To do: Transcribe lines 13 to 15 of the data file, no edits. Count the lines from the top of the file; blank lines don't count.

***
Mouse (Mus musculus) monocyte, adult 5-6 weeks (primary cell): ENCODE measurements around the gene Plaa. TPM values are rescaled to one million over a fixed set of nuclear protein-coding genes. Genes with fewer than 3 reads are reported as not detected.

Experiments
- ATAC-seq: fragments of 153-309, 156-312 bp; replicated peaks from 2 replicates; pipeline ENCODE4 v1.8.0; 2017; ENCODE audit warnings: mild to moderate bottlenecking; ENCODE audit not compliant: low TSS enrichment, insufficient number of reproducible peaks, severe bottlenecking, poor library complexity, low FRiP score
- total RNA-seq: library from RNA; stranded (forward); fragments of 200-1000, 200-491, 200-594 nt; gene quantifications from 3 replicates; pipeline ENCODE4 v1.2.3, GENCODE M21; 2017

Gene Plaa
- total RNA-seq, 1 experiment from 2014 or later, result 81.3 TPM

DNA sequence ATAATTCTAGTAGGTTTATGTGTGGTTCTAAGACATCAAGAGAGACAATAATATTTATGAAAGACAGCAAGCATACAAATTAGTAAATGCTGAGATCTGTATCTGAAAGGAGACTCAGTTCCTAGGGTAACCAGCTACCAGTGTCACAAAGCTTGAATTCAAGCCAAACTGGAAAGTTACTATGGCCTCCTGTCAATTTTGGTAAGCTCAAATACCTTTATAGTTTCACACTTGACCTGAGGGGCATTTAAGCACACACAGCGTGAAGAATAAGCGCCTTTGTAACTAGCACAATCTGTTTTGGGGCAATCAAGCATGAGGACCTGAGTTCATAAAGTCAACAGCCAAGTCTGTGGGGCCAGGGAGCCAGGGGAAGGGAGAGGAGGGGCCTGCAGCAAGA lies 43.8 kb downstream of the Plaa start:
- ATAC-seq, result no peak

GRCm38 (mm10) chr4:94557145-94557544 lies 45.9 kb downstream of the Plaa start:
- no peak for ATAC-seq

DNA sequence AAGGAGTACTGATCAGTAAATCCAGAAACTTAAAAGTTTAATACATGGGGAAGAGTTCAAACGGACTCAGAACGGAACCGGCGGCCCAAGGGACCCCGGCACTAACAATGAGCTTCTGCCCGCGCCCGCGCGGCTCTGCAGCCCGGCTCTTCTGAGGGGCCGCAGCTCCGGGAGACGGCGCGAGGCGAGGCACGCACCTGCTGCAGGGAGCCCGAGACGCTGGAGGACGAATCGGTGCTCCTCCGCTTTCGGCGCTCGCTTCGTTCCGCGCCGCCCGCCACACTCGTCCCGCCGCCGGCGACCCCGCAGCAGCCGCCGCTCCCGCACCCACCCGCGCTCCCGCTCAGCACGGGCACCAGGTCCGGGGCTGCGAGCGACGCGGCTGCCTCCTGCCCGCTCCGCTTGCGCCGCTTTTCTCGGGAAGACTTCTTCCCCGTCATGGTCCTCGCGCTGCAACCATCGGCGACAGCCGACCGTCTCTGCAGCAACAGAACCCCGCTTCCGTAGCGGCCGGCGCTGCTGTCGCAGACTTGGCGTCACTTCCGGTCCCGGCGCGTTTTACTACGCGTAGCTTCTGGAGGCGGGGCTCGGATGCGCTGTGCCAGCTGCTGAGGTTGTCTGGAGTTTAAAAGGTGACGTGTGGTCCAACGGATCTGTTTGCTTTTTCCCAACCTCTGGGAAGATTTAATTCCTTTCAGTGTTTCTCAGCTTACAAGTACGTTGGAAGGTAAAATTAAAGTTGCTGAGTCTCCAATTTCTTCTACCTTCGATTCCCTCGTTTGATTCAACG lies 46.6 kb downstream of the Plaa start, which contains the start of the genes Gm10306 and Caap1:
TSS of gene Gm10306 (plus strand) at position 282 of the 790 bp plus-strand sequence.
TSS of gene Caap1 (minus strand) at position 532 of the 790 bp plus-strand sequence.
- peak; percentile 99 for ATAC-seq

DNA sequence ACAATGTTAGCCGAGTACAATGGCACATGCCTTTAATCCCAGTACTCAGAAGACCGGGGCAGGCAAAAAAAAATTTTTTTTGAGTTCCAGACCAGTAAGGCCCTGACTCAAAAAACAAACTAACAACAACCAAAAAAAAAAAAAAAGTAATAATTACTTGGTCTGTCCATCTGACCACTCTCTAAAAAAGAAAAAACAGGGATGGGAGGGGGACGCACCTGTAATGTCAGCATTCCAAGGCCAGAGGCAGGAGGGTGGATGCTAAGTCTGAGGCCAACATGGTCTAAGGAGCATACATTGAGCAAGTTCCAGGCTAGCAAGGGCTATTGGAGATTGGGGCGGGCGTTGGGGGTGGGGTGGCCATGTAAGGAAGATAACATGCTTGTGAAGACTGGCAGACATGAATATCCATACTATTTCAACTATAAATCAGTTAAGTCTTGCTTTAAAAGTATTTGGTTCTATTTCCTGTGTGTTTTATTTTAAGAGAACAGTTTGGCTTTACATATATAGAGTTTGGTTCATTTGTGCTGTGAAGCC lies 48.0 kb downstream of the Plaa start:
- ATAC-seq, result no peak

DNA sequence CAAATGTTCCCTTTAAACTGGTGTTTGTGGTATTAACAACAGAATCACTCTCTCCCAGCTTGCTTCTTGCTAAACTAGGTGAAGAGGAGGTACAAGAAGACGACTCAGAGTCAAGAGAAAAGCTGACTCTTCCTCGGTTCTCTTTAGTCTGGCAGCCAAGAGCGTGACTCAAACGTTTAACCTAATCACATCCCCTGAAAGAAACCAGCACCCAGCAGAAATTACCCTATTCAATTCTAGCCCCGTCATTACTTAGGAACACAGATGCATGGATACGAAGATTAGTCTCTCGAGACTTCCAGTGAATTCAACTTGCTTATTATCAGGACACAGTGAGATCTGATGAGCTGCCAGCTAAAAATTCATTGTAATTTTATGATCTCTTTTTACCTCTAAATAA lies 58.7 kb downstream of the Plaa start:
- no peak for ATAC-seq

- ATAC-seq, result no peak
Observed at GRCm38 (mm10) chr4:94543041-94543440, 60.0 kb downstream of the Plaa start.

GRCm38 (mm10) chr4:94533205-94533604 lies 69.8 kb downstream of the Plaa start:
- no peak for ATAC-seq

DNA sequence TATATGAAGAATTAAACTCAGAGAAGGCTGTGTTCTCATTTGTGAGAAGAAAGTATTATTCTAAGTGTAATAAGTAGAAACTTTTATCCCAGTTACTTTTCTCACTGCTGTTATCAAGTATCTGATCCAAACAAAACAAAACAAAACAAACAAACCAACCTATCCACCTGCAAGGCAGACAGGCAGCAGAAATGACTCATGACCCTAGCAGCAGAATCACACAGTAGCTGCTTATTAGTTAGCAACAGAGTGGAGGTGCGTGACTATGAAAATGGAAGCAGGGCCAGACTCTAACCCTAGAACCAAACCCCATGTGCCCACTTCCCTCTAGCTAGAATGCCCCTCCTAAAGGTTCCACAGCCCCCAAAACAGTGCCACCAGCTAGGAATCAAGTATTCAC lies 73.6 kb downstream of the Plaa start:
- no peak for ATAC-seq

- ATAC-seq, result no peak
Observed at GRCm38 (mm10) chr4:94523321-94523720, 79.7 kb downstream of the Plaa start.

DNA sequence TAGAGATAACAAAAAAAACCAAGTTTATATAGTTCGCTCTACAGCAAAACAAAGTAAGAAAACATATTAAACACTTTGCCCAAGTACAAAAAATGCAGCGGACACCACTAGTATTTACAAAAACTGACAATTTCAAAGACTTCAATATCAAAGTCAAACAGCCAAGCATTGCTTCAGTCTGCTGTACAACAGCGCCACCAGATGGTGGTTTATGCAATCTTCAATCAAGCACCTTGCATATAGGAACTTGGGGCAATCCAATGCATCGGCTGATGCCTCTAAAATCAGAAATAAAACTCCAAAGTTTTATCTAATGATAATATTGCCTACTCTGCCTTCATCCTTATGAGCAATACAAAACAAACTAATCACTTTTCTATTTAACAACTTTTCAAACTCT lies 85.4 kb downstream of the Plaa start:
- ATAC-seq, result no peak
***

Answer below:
TSS of gene Caap1 (minus strand) at position 532 of the 790 bp plus-strand sequence.
- peak; percentile 99 for ATAC-seq

DNA sequence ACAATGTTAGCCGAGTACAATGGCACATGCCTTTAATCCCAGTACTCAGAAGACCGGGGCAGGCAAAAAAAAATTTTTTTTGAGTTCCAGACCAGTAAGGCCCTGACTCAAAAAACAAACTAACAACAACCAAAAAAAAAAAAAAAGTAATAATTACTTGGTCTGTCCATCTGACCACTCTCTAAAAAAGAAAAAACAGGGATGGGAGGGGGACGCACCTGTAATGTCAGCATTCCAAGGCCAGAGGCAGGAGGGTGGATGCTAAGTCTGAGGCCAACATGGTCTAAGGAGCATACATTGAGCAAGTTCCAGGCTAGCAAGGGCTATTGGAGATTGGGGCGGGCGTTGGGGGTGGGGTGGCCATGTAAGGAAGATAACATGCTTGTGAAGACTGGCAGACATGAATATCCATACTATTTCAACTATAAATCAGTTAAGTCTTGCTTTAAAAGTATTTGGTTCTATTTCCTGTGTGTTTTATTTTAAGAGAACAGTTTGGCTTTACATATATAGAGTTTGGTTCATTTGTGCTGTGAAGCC lies 48.0 kb downstream of the Plaa start: